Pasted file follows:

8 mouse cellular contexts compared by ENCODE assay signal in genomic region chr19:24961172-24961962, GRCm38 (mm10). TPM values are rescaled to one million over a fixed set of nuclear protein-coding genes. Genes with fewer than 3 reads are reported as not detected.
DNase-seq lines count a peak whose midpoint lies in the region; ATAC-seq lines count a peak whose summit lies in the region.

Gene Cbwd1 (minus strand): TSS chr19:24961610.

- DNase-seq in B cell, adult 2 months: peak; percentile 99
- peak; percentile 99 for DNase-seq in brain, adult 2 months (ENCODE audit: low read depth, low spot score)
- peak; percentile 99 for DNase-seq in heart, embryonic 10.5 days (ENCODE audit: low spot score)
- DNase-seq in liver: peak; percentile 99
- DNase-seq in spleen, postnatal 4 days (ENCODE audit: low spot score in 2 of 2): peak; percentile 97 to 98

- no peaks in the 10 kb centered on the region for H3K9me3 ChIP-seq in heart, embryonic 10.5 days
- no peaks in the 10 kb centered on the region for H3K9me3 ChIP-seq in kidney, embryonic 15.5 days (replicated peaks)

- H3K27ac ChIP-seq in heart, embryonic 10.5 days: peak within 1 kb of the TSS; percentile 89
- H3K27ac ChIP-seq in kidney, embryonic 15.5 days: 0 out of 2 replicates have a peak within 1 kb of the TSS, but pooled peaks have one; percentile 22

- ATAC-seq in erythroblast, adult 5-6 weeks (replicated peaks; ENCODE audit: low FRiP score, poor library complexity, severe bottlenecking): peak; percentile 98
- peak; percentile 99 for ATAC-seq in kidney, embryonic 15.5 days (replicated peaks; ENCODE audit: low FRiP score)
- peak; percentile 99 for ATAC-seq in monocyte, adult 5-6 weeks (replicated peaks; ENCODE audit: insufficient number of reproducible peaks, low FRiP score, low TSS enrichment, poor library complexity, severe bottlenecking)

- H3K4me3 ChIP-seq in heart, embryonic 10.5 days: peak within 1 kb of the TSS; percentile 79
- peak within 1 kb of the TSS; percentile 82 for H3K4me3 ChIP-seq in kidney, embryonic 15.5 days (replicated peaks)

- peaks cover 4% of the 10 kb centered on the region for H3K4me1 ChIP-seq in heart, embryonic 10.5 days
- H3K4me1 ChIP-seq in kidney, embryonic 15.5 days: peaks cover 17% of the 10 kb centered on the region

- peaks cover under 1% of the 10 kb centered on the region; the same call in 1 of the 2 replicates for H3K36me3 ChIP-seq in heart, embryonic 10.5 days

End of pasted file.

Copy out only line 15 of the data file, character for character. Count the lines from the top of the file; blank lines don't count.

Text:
- peak; percentile 99 for ATAC-seq in monocyte, adult 5-6 weeks (replicated peaks; ENCODE audit: insufficient number of reproducible peaks, low FRiP score, low TSS enrichment, poor library complexity, severe bottlenecking)